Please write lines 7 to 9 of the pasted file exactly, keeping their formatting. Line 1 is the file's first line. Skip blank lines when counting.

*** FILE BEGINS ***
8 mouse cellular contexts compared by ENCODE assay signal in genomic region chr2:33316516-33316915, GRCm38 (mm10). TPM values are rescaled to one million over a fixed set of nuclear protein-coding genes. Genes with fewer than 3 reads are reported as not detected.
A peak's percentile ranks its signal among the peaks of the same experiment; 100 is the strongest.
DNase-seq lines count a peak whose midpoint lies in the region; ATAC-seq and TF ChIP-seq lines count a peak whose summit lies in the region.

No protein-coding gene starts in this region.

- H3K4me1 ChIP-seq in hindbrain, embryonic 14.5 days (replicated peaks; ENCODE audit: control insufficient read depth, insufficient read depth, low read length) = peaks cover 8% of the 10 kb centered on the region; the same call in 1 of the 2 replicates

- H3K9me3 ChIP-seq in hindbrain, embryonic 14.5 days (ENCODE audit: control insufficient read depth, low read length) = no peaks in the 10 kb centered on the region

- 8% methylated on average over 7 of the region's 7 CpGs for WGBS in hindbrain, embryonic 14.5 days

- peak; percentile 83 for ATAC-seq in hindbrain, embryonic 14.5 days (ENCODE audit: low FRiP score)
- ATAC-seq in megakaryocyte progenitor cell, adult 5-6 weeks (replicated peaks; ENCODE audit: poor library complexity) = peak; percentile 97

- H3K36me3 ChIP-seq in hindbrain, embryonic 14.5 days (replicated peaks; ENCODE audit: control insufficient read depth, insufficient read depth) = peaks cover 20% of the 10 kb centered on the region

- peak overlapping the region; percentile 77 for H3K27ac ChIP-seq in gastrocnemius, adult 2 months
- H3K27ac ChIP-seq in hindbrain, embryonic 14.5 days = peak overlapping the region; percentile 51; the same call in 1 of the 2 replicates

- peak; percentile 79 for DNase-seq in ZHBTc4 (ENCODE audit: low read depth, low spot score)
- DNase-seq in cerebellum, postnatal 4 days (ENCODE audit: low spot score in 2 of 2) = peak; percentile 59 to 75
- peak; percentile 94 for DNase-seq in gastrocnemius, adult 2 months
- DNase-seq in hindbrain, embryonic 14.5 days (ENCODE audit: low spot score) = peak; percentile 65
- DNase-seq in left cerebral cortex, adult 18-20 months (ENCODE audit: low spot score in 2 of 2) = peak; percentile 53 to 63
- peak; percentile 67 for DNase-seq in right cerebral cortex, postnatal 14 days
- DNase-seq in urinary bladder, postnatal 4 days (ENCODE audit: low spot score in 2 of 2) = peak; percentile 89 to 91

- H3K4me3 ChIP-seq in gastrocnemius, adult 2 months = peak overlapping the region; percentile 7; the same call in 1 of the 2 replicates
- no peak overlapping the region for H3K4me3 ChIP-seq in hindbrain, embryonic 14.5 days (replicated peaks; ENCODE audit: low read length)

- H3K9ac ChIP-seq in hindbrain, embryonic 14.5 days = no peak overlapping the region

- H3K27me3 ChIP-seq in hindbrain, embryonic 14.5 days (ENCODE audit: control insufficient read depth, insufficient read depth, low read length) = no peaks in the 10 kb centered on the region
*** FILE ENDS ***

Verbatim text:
- 8% methylated on average over 7 of the region's 7 CpGs for WGBS in hindbrain, embryonic 14.5 days

- peak; percentile 83 for ATAC-seq in hindbrain, embryonic 14.5 days (ENCODE audit: low FRiP score)
- ATAC-seq in megakaryocyte progenitor cell, adult 5-6 weeks (replicated peaks; ENCODE audit: poor library complexity) = peak; percentile 97